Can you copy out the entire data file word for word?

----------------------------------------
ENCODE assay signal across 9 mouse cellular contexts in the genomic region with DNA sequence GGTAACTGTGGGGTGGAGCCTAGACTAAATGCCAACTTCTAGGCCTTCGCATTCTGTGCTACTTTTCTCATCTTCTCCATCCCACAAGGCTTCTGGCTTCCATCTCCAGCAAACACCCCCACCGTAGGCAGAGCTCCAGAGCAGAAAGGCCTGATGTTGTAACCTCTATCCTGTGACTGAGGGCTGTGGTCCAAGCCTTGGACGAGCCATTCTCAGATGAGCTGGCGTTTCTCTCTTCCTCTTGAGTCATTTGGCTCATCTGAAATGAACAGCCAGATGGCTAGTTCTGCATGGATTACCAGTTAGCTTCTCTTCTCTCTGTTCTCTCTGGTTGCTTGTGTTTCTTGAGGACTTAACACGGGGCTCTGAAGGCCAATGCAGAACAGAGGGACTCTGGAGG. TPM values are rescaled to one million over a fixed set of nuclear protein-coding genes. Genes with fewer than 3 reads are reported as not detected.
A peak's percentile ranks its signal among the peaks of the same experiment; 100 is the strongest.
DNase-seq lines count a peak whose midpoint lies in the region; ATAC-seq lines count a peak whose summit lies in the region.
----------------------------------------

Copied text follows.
ENCODE assay signal across 9 mouse cellular contexts in the genomic region with DNA sequence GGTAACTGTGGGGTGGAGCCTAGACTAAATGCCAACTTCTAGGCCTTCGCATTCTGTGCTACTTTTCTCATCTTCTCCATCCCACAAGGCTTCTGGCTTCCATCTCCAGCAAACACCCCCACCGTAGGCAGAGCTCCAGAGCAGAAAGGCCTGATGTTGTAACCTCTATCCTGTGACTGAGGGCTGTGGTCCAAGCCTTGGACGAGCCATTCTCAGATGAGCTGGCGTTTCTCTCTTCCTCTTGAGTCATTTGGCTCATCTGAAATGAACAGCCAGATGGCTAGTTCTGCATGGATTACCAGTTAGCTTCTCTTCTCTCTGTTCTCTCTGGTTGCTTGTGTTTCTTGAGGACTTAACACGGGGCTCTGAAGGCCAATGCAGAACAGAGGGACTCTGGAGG. TPM values are rescaled to one million over a fixed set of nuclear protein-coding genes. Genes with fewer than 3 reads are reported as not detected.
A peak's percentile ranks its signal among the peaks of the same experiment; 100 is the strongest.
DNase-seq lines count a peak whose midpoint lies in the region; ATAC-seq lines count a peak whose summit lies in the region.